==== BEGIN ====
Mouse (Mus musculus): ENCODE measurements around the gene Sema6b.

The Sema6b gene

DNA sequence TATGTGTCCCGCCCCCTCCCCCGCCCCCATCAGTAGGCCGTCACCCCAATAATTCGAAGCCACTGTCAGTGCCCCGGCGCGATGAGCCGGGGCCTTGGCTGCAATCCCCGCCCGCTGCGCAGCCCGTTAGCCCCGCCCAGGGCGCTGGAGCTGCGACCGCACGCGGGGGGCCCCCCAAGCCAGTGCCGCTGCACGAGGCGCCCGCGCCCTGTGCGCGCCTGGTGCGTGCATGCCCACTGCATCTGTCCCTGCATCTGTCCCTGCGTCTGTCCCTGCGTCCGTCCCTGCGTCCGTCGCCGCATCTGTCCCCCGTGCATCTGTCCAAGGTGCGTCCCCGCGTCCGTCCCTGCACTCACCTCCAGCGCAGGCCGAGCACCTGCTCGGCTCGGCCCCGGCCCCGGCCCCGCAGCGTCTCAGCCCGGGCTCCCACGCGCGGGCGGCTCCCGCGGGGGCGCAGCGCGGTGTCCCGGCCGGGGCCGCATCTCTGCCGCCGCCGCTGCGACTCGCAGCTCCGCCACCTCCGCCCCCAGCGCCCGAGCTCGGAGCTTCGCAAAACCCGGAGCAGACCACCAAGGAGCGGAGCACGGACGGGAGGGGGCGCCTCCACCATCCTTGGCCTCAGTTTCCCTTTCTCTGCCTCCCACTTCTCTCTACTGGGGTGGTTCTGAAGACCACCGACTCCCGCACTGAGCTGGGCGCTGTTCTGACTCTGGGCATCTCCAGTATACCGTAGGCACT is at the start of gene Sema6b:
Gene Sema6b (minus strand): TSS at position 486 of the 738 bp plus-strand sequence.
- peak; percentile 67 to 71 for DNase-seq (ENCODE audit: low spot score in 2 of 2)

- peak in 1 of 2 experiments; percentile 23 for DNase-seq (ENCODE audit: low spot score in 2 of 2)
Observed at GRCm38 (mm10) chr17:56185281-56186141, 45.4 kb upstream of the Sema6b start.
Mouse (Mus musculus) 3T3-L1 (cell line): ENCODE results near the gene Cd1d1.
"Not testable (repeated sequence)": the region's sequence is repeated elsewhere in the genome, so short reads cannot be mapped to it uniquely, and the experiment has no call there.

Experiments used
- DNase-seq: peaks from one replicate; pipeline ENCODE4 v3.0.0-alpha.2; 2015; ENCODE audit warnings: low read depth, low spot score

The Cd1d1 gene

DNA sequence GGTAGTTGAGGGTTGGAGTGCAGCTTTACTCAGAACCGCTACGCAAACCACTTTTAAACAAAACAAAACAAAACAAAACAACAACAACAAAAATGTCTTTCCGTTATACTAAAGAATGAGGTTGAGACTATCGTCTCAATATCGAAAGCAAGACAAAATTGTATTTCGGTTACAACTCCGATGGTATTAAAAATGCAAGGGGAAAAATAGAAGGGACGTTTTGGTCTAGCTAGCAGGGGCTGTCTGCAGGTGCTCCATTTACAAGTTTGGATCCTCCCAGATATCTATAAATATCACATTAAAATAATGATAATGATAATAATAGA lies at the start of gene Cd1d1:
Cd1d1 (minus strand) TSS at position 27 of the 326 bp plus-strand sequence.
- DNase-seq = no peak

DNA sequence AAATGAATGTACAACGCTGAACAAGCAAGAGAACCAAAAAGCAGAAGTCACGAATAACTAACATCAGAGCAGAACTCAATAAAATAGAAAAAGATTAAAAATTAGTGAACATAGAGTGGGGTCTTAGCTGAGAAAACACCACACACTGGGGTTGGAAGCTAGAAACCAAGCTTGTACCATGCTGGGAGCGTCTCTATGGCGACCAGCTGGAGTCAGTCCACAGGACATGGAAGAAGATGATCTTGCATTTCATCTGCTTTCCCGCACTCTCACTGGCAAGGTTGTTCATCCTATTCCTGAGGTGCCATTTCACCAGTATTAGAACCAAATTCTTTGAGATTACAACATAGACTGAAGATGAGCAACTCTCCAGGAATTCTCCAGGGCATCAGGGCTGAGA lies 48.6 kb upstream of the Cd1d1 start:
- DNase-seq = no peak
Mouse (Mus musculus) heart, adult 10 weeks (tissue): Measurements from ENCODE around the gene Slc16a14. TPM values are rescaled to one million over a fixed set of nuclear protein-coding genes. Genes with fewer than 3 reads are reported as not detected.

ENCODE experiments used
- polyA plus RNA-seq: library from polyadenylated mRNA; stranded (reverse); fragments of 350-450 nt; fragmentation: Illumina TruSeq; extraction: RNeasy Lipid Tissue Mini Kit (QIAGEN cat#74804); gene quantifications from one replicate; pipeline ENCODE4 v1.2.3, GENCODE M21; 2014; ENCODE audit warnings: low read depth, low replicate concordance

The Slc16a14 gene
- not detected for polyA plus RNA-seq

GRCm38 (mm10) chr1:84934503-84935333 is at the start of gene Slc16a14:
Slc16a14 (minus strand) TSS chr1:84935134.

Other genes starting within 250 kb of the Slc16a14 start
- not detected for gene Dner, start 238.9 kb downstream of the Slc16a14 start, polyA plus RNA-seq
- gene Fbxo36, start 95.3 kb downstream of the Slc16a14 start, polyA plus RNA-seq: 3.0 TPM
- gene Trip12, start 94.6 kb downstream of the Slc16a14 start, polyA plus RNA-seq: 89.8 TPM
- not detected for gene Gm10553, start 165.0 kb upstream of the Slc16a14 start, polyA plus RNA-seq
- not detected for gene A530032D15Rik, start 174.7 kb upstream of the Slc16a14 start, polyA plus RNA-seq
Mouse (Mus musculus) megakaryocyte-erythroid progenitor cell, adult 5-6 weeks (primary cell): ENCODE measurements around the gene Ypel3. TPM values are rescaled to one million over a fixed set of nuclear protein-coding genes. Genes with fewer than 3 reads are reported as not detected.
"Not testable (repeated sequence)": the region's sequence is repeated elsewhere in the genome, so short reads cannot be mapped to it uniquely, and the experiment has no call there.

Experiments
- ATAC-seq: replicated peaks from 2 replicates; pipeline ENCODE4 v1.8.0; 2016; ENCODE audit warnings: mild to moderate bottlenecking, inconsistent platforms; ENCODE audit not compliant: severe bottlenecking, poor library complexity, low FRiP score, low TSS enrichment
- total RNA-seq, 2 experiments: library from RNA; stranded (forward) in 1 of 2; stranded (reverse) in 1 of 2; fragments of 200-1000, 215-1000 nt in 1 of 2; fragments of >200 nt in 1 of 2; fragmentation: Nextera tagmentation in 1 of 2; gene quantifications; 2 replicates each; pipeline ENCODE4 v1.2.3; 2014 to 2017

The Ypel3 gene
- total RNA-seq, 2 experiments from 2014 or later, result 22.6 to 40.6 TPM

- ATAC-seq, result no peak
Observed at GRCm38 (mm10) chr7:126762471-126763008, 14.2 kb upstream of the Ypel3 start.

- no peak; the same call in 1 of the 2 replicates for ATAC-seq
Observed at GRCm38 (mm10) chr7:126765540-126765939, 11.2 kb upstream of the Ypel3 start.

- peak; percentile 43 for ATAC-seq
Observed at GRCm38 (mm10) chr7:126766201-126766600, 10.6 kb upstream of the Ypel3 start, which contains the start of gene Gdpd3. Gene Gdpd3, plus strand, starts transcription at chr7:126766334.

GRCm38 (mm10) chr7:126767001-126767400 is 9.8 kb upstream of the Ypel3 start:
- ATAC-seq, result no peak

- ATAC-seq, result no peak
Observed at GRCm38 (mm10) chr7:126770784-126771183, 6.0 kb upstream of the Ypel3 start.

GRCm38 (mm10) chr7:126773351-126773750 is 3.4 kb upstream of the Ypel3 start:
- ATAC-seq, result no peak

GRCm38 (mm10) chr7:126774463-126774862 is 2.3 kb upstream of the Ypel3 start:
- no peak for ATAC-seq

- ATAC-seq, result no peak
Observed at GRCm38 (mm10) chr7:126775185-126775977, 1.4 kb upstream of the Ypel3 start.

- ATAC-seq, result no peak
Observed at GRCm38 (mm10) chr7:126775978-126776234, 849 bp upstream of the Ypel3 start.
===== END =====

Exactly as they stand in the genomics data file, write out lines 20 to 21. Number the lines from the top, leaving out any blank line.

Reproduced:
- polyA plus RNA-seq: library from polyadenylated mRNA; stranded (reverse); fragments of 350-450 nt; fragmentation: Illumina TruSeq; extraction: RNeasy Lipid Tissue Mini Kit (QIAGEN cat#74804); gene quantifications from one replicate; pipeline ENCODE4 v1.2.3, GENCODE M21; 2014; ENCODE audit warnings: low read depth, low replicate concordance

The Slc16a14 gene